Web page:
On the other hand, some composers are quite insistent on their fingering: they say they have chosen a fingering to create a particular effect.
Still, I find it hard to give up my scepticism entirely if something is not going into the student’s hands or if I see it violate principles of alignment or good technique.
In all cases, we must look for a fingering that honours the composer’s musical intentions (which is surely the sound, not the fingering?). Perhaps the composer won’t mind as much if you create the effect that they intend even if a different finger was used.
Teaching Your Students to Think
Our job is to teach our students to be critical and to analyse in their music lessons. Students should be taught to seek out a fingering that makes them feel the most comfortable for the speed and that best serves the musical intentions of the composer.
In terms of fingering indicated on scores, we should be prepared to use what is good and discard what is second-rate.
As teachers, we should always be open to the exciting possibility of an even better fingering no matter how many times we have played or taught a piece.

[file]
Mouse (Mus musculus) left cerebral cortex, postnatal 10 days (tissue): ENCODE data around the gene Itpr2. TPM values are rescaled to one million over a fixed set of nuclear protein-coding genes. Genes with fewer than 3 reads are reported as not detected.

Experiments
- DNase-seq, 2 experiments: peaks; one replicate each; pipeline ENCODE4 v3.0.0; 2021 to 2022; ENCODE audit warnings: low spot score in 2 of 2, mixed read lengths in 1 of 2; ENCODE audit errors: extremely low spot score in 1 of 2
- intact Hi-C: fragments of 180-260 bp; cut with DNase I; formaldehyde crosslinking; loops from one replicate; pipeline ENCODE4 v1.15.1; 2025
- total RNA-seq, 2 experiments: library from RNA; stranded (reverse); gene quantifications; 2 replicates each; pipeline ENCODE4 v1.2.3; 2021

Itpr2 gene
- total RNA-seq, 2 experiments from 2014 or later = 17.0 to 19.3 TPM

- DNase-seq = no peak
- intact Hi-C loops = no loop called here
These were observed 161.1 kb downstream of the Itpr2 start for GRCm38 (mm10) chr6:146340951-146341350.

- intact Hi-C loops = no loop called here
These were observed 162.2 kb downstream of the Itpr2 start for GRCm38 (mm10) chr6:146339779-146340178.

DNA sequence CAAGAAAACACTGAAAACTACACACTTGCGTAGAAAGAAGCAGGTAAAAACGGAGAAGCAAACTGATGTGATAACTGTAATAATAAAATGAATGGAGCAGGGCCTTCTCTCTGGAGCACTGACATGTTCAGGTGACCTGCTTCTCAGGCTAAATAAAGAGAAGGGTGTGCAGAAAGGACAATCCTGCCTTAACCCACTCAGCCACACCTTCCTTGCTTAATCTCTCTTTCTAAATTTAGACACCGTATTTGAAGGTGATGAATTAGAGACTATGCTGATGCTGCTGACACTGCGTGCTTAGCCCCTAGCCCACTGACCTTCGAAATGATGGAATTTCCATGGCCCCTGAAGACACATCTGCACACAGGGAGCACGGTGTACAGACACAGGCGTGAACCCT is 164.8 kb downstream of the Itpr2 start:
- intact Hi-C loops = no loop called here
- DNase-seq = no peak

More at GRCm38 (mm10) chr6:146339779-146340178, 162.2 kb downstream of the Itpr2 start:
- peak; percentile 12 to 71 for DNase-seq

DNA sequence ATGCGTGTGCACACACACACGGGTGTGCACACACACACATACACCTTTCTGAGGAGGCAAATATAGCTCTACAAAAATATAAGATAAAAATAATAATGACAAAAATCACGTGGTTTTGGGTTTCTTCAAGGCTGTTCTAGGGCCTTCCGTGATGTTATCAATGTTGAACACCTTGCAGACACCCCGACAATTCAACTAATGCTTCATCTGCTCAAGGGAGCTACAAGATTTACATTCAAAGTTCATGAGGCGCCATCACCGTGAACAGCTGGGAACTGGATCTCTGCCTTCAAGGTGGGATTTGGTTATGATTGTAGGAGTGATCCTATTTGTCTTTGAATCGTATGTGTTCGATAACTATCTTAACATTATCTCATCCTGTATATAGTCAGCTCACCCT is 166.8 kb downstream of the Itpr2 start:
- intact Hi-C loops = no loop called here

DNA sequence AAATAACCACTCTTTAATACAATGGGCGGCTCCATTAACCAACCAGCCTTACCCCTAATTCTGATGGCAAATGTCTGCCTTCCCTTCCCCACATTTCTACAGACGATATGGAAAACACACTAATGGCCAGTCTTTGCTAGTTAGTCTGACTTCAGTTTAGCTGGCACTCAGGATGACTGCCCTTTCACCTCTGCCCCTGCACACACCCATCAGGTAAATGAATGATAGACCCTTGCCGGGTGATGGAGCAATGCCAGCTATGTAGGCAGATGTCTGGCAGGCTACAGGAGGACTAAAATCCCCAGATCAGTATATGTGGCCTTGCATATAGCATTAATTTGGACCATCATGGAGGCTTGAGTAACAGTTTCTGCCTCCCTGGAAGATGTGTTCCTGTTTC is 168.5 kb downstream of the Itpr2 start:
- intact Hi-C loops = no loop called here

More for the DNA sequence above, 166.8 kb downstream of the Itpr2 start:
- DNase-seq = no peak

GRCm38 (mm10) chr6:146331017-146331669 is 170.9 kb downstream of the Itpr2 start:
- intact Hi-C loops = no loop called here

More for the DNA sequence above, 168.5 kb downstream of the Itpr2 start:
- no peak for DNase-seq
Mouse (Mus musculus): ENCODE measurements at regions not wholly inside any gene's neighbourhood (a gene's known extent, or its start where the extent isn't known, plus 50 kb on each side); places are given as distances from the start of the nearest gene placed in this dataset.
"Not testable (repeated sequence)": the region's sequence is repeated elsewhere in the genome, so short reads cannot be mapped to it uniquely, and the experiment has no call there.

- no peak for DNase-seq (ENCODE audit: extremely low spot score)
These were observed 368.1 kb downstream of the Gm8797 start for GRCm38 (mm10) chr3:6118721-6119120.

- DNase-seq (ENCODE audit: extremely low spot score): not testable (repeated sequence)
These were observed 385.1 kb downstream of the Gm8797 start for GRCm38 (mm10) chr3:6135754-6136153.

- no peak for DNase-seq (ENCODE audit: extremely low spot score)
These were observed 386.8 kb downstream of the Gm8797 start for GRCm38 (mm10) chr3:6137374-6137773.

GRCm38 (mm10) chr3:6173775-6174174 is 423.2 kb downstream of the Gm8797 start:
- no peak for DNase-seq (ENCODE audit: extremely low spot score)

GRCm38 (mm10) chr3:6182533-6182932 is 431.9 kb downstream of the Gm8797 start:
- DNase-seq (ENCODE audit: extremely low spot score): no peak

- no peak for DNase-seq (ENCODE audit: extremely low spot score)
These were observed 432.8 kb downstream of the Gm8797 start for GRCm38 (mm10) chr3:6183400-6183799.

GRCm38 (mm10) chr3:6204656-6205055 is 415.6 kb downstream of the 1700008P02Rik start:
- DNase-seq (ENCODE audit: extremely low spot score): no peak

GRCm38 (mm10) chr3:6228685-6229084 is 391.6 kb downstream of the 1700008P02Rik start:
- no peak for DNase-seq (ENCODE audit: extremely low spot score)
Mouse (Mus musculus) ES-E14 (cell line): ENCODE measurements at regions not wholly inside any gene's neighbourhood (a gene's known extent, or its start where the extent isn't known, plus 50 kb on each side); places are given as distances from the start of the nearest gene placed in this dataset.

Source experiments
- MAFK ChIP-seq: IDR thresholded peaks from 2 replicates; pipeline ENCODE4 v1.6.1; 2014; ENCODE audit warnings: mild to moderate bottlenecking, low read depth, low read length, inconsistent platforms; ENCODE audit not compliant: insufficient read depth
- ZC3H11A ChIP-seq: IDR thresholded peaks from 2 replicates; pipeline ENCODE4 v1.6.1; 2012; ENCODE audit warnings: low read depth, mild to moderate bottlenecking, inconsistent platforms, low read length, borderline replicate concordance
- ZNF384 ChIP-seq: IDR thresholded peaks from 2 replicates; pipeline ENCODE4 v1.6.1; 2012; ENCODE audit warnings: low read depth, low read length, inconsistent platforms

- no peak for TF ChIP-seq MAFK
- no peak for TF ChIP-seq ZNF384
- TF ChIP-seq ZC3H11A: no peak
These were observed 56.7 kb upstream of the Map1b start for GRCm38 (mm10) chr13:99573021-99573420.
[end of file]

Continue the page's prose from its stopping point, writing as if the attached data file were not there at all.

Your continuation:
I have seen exciting changes in students when they are given “permission” to change a fingering that simply won’t go into the hand to then see them play with greater ease than before.
What will the examiner think?
Another reason for the reticence to change fingering is that teachers and students are worried that they will be marked down for using a different fingering from what is published in an examining institution’s books.
I definitely don’t speak on behalf of the AMEB when I say this, but given the huge number of pieces in the piano syllabus, it would be an extraordinary feat for an examiner to have memorised every single fingering. For them to spend the whole exam checking every fingering against the scores (from memory) seems silly.
The syllabus asks them to judge students on accuracy and fluency, rhythmic and metric stability, articulation, phrasing, dynamic range, tonal control and balance, stylistic playing and reliable pedalling.
If poor fingering causes some issue on one of these things, the examiner may comment on it. Indeed, they may well comment on the student not executing something well, even if that student played the printed fingering but it did not suit his/her hand.